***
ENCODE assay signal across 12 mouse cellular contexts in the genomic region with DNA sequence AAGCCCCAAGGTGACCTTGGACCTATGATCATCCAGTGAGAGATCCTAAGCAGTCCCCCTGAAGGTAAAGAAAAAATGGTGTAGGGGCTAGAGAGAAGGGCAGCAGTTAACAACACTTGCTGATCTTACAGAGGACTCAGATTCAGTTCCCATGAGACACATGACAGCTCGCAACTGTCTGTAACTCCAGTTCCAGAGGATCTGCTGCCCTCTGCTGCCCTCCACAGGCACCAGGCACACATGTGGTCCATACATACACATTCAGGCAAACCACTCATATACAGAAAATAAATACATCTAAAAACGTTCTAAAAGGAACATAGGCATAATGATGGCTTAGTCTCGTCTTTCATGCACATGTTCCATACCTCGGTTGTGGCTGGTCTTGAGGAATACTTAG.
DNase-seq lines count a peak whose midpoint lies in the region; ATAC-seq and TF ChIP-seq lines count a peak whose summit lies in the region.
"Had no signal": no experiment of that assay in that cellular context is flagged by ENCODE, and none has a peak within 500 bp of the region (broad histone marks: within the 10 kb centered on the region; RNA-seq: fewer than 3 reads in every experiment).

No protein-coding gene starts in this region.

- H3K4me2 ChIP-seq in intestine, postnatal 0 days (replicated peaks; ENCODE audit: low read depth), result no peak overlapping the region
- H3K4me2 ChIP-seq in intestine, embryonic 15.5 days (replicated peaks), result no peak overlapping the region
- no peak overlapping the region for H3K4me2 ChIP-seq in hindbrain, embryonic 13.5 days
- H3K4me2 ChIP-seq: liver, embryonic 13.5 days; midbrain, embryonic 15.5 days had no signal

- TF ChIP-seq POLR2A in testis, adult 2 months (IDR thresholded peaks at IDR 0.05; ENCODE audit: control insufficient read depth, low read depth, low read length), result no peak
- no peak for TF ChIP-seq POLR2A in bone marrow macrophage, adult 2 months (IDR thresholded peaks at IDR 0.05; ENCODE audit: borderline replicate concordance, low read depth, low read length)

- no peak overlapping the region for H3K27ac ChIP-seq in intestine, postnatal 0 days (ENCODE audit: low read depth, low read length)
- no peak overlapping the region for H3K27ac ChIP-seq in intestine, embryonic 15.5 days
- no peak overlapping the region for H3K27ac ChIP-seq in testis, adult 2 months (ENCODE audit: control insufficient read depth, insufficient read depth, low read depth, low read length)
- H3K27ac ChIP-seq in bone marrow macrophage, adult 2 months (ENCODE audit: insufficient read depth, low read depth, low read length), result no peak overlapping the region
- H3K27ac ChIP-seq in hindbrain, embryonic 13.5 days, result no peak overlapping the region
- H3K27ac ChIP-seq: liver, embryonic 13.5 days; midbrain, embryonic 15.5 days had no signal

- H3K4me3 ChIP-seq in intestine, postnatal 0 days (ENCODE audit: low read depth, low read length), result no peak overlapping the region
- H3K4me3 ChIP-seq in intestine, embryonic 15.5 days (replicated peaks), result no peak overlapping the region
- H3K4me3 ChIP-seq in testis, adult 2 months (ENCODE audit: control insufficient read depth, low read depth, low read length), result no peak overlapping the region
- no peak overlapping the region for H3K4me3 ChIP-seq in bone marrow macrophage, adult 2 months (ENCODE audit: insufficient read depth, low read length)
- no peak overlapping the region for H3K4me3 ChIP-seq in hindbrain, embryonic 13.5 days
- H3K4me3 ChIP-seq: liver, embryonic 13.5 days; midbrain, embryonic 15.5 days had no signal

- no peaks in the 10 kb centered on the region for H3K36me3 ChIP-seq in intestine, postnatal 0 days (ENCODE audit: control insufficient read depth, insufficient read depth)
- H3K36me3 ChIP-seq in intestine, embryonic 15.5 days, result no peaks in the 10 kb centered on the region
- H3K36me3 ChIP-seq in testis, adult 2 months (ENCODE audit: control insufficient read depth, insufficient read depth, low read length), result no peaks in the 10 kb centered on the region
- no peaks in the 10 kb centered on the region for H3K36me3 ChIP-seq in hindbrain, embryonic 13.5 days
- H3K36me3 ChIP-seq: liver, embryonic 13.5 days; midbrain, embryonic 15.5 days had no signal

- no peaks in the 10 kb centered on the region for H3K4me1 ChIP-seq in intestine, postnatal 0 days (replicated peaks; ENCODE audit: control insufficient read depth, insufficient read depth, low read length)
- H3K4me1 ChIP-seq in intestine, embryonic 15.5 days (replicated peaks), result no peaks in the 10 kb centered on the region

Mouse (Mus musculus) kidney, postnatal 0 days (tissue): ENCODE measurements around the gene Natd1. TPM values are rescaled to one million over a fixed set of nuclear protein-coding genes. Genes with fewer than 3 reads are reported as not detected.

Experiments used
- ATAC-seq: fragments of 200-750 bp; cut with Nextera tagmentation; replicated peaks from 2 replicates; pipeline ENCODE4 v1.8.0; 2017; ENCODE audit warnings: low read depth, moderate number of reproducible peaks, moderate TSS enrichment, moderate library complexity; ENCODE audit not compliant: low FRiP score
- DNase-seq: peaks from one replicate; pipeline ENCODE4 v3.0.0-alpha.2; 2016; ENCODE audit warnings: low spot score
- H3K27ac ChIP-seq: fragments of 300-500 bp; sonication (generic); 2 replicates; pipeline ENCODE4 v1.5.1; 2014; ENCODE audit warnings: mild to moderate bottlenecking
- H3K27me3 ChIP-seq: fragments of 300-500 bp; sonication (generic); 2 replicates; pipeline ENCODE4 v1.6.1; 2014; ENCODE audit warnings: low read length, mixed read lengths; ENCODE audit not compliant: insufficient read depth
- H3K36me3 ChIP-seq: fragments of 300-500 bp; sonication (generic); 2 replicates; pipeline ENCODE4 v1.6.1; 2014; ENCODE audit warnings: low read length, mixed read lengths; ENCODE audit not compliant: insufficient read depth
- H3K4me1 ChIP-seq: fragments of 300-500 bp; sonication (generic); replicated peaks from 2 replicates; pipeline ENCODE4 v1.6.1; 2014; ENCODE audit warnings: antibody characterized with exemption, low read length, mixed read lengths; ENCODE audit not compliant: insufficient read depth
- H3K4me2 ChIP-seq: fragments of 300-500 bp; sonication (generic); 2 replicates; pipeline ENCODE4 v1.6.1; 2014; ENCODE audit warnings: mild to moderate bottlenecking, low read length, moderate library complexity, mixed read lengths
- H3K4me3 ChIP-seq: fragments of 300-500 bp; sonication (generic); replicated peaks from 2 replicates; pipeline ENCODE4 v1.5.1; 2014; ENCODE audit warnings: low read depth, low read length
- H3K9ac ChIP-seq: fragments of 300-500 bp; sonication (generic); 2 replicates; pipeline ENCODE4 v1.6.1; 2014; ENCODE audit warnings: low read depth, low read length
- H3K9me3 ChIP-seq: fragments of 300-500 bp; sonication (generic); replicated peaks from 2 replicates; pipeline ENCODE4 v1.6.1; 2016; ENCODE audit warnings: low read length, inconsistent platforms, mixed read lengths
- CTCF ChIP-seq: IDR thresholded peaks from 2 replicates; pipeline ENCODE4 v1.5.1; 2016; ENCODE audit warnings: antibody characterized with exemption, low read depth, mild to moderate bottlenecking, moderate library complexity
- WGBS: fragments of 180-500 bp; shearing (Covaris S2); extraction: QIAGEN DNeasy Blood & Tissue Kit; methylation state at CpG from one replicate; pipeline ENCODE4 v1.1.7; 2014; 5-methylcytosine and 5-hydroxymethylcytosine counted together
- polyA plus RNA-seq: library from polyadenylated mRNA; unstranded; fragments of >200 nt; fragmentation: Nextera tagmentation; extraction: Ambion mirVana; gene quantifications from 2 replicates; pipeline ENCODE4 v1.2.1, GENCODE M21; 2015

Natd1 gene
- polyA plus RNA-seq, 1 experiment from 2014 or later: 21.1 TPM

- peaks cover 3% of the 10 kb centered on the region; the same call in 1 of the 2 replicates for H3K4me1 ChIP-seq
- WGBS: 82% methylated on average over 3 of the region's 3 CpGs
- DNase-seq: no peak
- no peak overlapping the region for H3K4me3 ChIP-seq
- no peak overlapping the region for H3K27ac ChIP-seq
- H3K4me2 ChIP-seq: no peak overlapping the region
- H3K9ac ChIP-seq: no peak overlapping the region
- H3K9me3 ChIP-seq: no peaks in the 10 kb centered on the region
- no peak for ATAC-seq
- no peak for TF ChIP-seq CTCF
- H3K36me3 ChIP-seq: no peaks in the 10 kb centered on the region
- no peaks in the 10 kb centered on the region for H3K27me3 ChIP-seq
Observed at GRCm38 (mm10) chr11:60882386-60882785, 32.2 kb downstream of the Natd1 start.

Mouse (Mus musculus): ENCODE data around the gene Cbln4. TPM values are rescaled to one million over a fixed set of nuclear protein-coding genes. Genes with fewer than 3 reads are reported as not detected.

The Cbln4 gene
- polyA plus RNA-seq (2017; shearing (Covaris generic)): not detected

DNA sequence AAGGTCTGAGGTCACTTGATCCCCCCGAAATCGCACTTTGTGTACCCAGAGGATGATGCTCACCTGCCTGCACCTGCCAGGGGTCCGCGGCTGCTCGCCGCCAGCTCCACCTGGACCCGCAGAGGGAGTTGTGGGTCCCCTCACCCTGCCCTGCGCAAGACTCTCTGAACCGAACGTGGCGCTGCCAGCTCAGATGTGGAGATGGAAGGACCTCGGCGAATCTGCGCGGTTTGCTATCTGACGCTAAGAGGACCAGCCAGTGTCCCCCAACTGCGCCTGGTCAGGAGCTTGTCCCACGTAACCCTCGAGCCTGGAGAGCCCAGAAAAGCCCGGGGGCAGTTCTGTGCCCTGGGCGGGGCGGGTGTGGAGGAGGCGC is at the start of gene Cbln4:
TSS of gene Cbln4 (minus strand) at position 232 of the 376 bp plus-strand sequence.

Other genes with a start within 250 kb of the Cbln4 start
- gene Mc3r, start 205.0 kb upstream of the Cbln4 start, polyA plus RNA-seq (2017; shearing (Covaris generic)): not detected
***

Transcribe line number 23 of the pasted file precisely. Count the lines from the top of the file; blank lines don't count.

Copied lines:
- no peaks in the 10 kb centered on the region for H3K36me3 ChIP-seq in intestine, postnatal 0 days (ENCODE audit: control insufficient read depth, insufficient read depth)